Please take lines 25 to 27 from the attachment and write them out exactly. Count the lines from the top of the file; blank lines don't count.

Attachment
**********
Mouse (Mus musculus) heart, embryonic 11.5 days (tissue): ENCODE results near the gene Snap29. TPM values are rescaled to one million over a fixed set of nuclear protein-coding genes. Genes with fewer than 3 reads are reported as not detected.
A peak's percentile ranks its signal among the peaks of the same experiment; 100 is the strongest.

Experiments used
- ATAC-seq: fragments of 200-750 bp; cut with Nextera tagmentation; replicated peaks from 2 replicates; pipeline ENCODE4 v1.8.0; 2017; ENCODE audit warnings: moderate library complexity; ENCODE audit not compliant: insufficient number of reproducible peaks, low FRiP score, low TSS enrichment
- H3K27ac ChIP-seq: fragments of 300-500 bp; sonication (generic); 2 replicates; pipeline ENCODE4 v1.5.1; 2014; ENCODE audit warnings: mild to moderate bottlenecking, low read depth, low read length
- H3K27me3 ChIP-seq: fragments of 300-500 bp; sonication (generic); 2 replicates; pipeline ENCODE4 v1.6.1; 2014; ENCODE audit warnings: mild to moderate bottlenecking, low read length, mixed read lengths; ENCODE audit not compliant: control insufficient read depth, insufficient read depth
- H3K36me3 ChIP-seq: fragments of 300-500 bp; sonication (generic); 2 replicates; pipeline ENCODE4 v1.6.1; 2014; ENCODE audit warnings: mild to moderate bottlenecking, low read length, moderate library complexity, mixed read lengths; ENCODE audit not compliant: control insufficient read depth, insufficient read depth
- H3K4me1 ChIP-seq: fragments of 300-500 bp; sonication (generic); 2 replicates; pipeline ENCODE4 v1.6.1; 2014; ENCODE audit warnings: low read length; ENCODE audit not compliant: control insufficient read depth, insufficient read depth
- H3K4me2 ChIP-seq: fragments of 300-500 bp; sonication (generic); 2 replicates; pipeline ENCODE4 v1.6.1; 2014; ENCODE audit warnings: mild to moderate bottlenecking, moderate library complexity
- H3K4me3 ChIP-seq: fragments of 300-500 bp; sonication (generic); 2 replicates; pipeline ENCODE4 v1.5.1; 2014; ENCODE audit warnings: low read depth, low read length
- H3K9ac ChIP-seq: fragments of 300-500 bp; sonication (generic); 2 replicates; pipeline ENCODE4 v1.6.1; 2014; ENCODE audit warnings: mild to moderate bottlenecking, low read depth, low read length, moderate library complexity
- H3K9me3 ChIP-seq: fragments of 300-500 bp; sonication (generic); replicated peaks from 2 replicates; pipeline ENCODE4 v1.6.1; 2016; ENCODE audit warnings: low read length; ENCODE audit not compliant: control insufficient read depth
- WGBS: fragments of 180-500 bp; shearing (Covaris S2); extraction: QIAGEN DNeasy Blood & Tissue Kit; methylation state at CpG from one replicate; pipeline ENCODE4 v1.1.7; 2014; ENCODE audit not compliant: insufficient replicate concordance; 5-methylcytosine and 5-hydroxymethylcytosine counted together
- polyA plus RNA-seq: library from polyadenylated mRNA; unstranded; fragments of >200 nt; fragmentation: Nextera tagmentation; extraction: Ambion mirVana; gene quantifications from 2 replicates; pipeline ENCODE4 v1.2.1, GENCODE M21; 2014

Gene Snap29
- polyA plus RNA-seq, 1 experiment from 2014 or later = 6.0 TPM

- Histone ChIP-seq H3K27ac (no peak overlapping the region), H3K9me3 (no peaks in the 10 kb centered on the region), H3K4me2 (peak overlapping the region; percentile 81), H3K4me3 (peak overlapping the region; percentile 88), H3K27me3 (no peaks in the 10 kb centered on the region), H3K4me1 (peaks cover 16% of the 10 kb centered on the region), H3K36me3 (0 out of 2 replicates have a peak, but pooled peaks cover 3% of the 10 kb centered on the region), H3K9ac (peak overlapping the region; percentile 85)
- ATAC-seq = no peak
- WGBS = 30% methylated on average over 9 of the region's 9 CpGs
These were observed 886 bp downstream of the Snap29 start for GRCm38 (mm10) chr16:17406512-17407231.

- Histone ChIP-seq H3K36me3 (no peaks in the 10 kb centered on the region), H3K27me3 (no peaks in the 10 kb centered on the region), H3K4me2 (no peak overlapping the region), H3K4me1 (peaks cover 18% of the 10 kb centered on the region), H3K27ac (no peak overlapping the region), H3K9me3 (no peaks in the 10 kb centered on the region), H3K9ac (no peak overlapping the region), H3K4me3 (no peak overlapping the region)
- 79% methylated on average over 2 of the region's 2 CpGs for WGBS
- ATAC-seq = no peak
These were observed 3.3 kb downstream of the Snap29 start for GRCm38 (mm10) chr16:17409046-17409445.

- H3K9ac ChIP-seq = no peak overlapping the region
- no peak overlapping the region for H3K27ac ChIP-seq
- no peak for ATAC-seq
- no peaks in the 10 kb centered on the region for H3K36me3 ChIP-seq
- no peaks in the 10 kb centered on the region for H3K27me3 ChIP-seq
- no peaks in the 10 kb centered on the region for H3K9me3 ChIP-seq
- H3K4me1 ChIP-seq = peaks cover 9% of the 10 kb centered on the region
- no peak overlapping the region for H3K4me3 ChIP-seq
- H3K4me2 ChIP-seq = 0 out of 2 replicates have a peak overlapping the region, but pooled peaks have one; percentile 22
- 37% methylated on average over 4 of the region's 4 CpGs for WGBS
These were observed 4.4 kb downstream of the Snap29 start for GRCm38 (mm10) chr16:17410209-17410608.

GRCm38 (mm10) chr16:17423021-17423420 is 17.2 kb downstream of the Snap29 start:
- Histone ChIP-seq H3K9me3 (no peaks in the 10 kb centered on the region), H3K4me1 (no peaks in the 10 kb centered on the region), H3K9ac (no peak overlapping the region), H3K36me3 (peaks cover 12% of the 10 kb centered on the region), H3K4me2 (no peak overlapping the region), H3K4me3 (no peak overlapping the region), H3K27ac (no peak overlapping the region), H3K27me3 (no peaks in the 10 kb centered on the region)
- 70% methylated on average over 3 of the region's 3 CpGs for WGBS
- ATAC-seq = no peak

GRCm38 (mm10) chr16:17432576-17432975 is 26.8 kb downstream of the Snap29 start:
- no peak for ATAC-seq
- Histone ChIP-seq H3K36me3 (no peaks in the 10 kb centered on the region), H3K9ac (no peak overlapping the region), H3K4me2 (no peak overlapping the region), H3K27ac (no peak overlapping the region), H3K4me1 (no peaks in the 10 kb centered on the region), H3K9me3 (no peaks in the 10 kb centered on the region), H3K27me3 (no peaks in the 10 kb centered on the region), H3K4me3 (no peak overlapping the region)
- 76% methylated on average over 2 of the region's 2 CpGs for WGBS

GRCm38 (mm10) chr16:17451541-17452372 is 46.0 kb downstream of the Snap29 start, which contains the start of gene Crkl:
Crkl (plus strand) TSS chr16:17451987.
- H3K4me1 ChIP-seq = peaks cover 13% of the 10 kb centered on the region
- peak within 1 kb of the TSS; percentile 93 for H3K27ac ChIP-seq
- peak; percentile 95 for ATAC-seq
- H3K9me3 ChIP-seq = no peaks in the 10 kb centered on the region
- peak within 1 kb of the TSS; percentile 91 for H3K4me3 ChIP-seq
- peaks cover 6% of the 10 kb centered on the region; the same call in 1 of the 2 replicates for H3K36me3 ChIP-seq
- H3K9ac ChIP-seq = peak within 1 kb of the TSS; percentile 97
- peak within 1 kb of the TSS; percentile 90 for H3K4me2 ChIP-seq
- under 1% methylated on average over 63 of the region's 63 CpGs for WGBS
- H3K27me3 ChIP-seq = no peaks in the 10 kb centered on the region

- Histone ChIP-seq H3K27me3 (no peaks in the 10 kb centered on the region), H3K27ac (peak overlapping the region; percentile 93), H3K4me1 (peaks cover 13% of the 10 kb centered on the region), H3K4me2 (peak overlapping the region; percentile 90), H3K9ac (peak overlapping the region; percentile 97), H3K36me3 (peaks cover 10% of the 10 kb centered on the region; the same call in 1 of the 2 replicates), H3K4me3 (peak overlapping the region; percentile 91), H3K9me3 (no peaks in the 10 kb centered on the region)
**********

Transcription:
- H3K9ac ChIP-seq = no peak overlapping the region
- no peak overlapping the region for H3K27ac ChIP-seq
- no peak for ATAC-seq